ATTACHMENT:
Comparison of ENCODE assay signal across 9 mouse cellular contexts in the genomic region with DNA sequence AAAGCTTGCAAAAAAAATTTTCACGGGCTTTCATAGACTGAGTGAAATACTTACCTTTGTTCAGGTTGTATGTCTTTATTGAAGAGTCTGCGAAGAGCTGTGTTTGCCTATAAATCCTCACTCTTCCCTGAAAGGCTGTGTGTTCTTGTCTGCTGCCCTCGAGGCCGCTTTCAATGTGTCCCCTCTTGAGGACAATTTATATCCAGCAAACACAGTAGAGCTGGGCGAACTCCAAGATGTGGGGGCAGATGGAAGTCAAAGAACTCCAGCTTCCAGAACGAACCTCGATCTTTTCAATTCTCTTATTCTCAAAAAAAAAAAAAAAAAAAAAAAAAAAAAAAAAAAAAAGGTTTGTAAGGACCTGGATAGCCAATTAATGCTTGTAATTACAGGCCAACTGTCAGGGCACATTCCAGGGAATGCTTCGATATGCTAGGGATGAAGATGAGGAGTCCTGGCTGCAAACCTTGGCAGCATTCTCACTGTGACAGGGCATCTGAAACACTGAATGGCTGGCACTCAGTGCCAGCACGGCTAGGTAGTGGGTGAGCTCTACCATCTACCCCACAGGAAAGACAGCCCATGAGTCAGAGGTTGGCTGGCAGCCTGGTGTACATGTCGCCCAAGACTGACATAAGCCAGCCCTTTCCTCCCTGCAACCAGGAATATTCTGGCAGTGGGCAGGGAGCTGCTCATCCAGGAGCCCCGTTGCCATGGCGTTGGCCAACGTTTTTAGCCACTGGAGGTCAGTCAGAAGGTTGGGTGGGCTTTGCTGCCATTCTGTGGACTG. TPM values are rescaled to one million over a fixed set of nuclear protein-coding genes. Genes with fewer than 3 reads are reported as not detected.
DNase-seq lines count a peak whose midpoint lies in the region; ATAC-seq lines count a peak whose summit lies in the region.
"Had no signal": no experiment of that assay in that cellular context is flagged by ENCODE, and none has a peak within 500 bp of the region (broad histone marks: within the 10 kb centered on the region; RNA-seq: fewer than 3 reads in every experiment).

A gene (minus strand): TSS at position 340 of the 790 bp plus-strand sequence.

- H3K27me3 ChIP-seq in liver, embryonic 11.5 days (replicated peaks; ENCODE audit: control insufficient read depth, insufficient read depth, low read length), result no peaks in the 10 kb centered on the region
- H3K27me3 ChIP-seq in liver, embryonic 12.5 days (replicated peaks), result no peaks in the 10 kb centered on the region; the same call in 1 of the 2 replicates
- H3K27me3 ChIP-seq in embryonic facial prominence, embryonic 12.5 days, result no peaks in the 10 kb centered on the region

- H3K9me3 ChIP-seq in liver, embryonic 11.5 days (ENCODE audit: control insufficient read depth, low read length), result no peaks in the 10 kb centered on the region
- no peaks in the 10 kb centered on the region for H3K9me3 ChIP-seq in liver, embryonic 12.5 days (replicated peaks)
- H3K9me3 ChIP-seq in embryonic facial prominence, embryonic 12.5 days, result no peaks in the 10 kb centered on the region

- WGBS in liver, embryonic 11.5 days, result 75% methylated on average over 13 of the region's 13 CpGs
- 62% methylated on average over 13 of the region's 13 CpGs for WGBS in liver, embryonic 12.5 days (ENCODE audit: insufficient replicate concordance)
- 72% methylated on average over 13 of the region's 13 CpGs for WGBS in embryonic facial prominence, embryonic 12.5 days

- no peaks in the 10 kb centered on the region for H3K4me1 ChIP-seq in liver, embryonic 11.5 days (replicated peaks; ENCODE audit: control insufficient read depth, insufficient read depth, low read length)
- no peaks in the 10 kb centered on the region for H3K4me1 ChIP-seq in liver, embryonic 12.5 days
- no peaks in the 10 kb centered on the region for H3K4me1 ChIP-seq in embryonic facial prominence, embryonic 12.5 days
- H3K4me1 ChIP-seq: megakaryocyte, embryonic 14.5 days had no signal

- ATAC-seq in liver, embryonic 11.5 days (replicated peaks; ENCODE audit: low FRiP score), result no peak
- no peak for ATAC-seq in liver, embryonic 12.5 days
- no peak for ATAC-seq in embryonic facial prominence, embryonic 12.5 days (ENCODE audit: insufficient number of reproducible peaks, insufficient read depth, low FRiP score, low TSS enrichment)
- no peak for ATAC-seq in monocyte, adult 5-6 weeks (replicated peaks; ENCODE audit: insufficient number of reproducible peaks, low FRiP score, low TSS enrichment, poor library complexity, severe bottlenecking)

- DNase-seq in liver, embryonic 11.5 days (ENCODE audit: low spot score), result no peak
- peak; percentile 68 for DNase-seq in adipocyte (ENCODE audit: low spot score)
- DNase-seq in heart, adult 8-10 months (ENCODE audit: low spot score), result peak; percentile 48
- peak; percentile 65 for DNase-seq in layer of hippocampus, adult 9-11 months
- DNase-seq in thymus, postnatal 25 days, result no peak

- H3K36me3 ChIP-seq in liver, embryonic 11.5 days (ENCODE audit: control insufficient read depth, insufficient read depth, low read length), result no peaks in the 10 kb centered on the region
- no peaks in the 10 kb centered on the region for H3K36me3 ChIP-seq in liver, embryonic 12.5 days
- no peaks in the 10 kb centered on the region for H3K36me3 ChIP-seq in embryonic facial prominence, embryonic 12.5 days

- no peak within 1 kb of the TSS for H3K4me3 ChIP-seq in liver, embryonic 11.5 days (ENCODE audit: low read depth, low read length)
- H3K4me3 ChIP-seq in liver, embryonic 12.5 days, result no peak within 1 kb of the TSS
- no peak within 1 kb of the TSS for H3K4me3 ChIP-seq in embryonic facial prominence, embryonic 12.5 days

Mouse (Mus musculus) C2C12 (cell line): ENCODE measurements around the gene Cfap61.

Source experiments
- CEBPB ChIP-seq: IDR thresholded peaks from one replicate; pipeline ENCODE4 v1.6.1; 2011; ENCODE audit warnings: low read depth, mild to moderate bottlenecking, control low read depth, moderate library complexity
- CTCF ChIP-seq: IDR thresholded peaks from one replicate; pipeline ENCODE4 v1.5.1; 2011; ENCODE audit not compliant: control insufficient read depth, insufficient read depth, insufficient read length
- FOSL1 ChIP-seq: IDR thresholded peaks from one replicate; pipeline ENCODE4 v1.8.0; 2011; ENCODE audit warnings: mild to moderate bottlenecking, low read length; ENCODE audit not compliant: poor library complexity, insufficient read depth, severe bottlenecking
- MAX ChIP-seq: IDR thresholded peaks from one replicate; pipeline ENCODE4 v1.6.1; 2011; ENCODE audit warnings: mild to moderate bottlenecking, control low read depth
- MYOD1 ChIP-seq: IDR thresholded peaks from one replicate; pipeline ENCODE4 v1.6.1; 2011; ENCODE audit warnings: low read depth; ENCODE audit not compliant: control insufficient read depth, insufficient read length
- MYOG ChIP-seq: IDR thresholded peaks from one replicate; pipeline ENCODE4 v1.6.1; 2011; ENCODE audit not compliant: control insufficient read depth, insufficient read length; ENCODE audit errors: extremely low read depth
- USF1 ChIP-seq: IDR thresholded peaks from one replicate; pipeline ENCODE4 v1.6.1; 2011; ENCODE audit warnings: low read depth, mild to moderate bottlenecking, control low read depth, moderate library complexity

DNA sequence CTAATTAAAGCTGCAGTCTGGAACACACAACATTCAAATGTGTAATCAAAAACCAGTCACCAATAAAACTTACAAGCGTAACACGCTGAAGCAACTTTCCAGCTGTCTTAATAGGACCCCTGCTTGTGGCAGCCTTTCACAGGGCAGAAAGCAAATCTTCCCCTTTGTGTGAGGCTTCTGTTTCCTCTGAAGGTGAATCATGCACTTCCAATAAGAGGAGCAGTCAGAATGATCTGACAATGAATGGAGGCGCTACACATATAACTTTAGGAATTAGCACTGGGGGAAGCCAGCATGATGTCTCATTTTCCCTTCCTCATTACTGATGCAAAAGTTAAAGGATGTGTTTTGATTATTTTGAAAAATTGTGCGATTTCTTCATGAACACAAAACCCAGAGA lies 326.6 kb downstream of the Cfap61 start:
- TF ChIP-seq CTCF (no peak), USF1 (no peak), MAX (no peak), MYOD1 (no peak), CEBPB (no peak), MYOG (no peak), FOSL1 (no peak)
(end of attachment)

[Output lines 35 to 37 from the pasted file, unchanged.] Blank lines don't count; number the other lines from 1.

- CEBPB ChIP-seq: IDR thresholded peaks from one replicate; pipeline ENCODE4 v1.6.1; 2011; ENCODE audit warnings: low read depth, mild to moderate bottlenecking, control low read depth, moderate library complexity
- CTCF ChIP-seq: IDR thresholded peaks from one replicate; pipeline ENCODE4 v1.5.1; 2011; ENCODE audit not compliant: control insufficient read depth, insufficient read depth, insufficient read length
- FOSL1 ChIP-seq: IDR thresholded peaks from one replicate; pipeline ENCODE4 v1.8.0; 2011; ENCODE audit warnings: mild to moderate bottlenecking, low read length; ENCODE audit not compliant: poor library complexity, insufficient read depth, severe bottlenecking